The reality of a maths class where all kids learn

This morning, I came into school early. I wanted to whip up a tracker for my year 10 maths class so I could tell exactly where each individual student’s learning is at. What is a tracker and why do I need it, you ask? A tracker is a record of what students have demonstrated they are able to do, what they are working on and what their next step is after. I needed to write one up and keep it updated because as the year has progressed, I have gone from teaching a “year 10 maths class” comprised of 25 kids, to teaching five classes within the same time and classroom.

What do I mean by that? Well, out of those 25 kids, four of them are at year 7 level. They are still learning their timetables, still learning the difference between perimeter and area and still at a pre-algebra level of understanding i.e. not yet understanding how a letter can take the place of a number. Not only that, but each of the four struggle with a different thing. So, one is working on their timetables through apps, while another is learning to pick up patterns for algebra and the other two are working on measuring perimeters and areas of simple shapes (and how not get those two confused).

The next six kids are year 8 level. They struggle with fraction operations but at the moment, to give them a break from fractions (of course, we will go back!), I’m trying to get them used to using simple formulas and solving algebra equations that require at the most two steps to solve them e.g. 2a+2=8, meaning 2a=6 and therefore it must be a=3. You got that, right? At least, these kids can mostly work together and get help from other kids who are working on more complex equations.

The next group is a large group of 10 middle band kids who are only about one year behind (according to government assessment and reporting). They are solving equations that require further maths understandings and applying these understandings to a few scenarios to solve complex problems. These kids can actually use most of the textbook as it has examples and questions that they can follow.

Finally, of course, there is a group of five kids who are actually at year 10 level. They are the most comfortable in that classroom because the schooling system is built for them. The curriculum makes sense, the textbook makes sense and they are already engaged because they simply enjoy the satisfaction of learning something new, satisfying their human curiosity. So, they can follow anything I try to teach them, use the textbook for work and just ask for extra help here and there. In all reality, I predominantly just guide them with the work and support them to prepare for VCE subjects next year by doing extra work on each topic.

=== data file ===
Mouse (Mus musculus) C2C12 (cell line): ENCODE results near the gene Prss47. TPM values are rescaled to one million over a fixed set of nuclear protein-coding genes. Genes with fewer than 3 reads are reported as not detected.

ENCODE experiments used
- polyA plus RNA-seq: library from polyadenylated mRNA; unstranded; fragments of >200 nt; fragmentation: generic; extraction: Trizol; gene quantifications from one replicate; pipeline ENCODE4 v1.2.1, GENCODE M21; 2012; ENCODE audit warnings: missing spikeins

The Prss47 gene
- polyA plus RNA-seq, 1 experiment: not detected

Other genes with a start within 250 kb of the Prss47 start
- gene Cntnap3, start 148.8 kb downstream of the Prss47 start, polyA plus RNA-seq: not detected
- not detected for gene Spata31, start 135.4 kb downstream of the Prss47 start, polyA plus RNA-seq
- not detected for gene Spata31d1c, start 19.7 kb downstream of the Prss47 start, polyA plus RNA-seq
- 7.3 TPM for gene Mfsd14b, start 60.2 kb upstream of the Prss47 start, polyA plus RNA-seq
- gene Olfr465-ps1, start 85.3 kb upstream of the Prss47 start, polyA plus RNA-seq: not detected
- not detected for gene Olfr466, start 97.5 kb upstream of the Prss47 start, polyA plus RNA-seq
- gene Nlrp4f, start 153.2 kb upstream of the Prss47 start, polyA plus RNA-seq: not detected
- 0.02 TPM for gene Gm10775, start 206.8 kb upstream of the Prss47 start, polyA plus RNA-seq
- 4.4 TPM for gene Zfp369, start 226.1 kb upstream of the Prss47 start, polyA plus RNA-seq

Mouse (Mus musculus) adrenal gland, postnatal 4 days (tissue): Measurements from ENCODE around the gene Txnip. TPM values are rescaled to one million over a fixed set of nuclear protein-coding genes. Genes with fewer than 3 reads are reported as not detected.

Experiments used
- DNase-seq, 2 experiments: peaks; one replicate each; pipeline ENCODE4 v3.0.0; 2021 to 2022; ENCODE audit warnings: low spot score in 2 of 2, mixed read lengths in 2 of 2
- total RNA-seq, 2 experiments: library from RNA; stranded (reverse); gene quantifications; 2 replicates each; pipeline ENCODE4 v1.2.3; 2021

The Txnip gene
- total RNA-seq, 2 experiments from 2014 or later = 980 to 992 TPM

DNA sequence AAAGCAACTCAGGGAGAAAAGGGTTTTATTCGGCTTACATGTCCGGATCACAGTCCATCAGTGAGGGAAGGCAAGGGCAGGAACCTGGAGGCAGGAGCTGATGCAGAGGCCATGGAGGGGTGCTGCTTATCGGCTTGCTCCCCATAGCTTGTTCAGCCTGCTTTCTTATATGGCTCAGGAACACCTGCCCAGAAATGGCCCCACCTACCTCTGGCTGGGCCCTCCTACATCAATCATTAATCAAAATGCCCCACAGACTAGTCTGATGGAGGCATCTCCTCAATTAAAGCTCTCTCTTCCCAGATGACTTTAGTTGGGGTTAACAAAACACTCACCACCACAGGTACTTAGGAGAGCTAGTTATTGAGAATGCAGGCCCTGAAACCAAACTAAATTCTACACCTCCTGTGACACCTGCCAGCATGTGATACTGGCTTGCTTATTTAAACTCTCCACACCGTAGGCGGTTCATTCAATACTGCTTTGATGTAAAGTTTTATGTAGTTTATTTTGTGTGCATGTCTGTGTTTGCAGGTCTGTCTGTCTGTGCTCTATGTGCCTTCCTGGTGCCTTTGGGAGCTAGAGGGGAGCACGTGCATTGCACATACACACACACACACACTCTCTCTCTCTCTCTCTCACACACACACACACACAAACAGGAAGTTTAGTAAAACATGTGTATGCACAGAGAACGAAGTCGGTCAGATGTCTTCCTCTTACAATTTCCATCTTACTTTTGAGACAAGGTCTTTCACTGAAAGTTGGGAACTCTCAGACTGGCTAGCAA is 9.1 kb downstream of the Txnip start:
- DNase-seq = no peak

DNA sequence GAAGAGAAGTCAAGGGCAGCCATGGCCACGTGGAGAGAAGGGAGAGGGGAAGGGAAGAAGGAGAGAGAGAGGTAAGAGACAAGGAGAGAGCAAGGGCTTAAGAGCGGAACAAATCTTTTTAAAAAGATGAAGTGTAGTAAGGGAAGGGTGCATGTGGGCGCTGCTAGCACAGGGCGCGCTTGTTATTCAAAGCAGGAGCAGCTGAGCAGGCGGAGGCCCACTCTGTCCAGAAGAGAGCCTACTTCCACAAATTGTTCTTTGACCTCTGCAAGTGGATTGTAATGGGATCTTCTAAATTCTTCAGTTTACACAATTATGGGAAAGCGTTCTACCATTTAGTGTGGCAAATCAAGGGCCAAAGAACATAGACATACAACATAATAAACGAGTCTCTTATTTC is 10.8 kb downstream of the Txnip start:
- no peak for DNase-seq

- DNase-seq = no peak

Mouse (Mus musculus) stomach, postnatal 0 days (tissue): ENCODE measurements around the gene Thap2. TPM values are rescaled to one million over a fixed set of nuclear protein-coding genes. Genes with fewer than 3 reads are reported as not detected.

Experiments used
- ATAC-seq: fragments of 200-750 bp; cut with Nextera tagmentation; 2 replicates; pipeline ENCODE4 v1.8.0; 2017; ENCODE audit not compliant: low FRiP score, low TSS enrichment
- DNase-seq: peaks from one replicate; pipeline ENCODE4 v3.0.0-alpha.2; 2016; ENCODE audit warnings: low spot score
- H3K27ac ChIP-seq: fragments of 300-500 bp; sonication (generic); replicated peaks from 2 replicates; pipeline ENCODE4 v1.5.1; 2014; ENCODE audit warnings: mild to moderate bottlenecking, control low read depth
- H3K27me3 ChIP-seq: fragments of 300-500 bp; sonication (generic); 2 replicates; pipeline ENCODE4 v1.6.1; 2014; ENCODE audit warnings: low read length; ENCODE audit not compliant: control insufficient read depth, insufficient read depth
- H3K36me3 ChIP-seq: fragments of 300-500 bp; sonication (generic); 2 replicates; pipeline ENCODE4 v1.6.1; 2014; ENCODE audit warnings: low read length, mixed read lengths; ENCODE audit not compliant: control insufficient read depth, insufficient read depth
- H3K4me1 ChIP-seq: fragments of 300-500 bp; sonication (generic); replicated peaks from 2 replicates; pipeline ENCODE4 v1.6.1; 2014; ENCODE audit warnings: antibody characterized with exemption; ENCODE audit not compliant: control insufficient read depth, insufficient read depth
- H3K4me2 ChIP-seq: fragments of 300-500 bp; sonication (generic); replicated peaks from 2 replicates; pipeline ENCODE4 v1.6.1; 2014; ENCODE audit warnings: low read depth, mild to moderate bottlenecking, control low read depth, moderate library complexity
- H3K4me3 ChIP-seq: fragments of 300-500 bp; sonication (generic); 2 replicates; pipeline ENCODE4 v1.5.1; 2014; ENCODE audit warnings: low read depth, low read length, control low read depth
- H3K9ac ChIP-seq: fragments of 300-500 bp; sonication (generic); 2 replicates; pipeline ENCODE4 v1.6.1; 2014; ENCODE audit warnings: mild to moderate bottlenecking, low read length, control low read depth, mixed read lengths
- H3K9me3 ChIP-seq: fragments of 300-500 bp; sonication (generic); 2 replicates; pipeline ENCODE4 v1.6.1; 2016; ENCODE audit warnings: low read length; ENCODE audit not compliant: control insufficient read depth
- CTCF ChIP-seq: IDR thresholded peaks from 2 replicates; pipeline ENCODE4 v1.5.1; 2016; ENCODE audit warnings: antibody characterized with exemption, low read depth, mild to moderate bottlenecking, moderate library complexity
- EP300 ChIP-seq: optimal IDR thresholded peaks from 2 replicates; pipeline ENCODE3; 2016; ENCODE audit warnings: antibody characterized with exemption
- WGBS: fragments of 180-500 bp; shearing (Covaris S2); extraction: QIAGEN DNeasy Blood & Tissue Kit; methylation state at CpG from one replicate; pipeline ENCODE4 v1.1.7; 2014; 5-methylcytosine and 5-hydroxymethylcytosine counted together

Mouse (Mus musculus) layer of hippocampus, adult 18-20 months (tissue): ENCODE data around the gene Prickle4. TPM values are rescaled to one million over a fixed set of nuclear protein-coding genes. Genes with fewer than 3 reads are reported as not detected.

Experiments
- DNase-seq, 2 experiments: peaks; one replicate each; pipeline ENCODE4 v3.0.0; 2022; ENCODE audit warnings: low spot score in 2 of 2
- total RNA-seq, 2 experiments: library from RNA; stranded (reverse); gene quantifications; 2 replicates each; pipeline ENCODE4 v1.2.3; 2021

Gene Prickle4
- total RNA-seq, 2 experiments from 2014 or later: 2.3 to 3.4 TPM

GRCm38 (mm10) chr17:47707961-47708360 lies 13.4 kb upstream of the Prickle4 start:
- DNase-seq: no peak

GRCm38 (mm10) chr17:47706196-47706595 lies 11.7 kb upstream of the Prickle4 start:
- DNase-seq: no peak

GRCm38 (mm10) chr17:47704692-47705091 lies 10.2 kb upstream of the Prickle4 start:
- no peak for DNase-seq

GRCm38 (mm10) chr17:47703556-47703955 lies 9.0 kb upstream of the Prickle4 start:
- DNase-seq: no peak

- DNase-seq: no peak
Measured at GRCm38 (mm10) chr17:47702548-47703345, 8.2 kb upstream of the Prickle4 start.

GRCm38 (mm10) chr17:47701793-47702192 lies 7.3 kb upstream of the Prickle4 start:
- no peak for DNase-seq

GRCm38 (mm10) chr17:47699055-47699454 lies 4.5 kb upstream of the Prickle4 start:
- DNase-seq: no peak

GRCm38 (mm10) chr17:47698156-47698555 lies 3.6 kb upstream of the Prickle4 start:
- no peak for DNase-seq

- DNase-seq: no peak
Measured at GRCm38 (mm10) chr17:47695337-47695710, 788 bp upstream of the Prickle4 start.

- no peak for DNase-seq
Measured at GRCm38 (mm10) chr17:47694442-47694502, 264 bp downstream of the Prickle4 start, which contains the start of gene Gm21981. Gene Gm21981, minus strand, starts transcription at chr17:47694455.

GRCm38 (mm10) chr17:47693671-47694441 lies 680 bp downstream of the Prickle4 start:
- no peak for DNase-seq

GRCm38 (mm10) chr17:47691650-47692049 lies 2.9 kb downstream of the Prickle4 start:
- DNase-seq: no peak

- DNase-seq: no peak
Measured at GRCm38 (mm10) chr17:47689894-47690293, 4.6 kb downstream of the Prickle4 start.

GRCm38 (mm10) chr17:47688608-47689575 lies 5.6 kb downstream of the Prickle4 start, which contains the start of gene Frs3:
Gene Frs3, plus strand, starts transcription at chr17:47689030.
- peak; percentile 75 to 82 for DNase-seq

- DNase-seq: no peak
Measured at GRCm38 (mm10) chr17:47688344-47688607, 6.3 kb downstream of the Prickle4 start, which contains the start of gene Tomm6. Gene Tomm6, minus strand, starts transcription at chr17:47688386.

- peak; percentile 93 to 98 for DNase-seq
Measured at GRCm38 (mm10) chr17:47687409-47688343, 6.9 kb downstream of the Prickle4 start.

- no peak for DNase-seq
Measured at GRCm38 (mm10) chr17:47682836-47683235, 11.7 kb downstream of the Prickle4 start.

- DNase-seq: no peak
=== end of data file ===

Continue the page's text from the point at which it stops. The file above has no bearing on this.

As a teacher, in order to teach all these kids in a single class, I prepare materials for about five to six different classes because what the first set of kids do in learning timetables looks nothing like the opposite end where students are deriving formulas and writing mathematical proofs in geometry. So, I must become a juggler in teaching.

While things get easier due to the fact that I have few behavioural issues (in maths classes behavioural issues usually arise a result of kids being asked to do work that they can’t access due to their current understandings), I am essentially juggling notes in one hand of which groups to check in with next, while keeping an eye on the time with the other, running around the room to support students as they have questions about the work and somehow trying to tie the class together with some class discussions around bigger picture things such as how maths fits into their overall schooling, the news, etc.

Why do I do this much juggling? Because in my first year of teaching I tried to teach a “year 10 maths class” and it didn’t work. It was the single biggest waste of time for most kids that I have ever experienced. I quickly stopped doing that because of course it didn’t work. How can a kid that doesn’t know their timetables try to solve…

MOST ADULTS CAN’T READ THAT! Let alone solve it and understand how it can be used to describe a complex idea.

There is an argument that year 10 maths isn’t even useful – it at least seems so given that English is the only compulsory subject in Victoria beyond year 10, plus out of the “maths” choices, what most students choose is Further Maths as shown by 31 thousand out of 44 thousand students choosing it in 2016 (Victorian Curriculum and Assessment Authority, Further Maths Statistics, 2016). A subject where my two years experience teaching it has demonstrated to me that you can achieve relatively well with a strong foundation of year 8 maths and better still with year 9.

So, the realities of a maths classroom is that many students in year 10, are not at the year 10 level  (Maths Pathway 2016 Impact Report, p. 21) – hence we have to have teachers that take a different approach to trying to teach many students something that is well beyond them. We take the constraints of being given kids in a group according to birth year and not according to interest or ability and we try to teach them all some maths in that classroom. Not year 10 maths in year 10, just maths according to the individual. As a teacher, I have found much success in trying to build a culture that takes into consideration the individual’s story until coming into the classroom and building a relationship with them.

If they come out of that classroom by the end of the year, having learnt some maths, hopefully “one year or more’s worth” than they knew before they started, then we have succeeded. That is all we can do with the situation we are in.

 *Source for number of students studying further maths in 2016:

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